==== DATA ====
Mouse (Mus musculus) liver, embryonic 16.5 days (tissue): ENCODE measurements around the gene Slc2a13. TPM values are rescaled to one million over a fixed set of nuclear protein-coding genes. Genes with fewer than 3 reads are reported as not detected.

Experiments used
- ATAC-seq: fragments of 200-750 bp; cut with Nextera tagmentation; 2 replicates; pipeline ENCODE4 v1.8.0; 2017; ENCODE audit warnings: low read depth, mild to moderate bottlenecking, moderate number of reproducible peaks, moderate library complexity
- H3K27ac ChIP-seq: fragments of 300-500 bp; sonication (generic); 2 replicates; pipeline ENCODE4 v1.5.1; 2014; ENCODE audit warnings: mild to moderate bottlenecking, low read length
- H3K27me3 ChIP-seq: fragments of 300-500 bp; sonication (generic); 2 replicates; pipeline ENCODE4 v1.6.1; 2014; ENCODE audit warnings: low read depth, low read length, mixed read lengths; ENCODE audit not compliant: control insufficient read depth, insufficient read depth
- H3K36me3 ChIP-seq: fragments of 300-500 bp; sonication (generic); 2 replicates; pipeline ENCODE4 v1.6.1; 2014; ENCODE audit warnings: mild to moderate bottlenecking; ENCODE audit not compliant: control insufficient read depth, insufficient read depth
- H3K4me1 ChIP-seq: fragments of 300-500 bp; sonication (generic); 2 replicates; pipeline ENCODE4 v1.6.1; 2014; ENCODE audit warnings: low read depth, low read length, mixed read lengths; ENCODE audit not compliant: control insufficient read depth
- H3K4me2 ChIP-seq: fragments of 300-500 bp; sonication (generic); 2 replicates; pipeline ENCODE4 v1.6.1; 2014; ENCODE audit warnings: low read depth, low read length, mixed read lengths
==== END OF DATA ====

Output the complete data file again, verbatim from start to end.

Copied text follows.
Mouse (Mus musculus) liver, embryonic 16.5 days (tissue): ENCODE measurements around the gene Slc2a13. TPM values are rescaled to one million over a fixed set of nuclear protein-coding genes. Genes with fewer than 3 reads are reported as not detected.

Experiments used
- ATAC-seq: fragments of 200-750 bp; cut with Nextera tagmentation; 2 replicates; pipeline ENCODE4 v1.8.0; 2017; ENCODE audit warnings: low read depth, mild to moderate bottlenecking, moderate number of reproducible peaks, moderate library complexity
- H3K27ac ChIP-seq: fragments of 300-500 bp; sonication (generic); 2 replicates; pipeline ENCODE4 v1.5.1; 2014; ENCODE audit warnings: mild to moderate bottlenecking, low read length
- H3K27me3 ChIP-seq: fragments of 300-500 bp; sonication (generic); 2 replicates; pipeline ENCODE4 v1.6.1; 2014; ENCODE audit warnings: low read depth, low read length, mixed read lengths; ENCODE audit not compliant: control insufficient read depth, insufficient read depth
- H3K36me3 ChIP-seq: fragments of 300-500 bp; sonication (generic); 2 replicates; pipeline ENCODE4 v1.6.1; 2014; ENCODE audit warnings: mild to moderate bottlenecking; ENCODE audit not compliant: control insufficient read depth, insufficient read depth
- H3K4me1 ChIP-seq: fragments of 300-500 bp; sonication (generic); 2 replicates; pipeline ENCODE4 v1.6.1; 2014; ENCODE audit warnings: low read depth, low read length, mixed read lengths; ENCODE audit not compliant: control insufficient read depth
- H3K4me2 ChIP-seq: fragments of 300-500 bp; sonication (generic); 2 replicates; pipeline ENCODE4 v1.6.1; 2014; ENCODE audit warnings: low read depth, low read length, mixed read lengths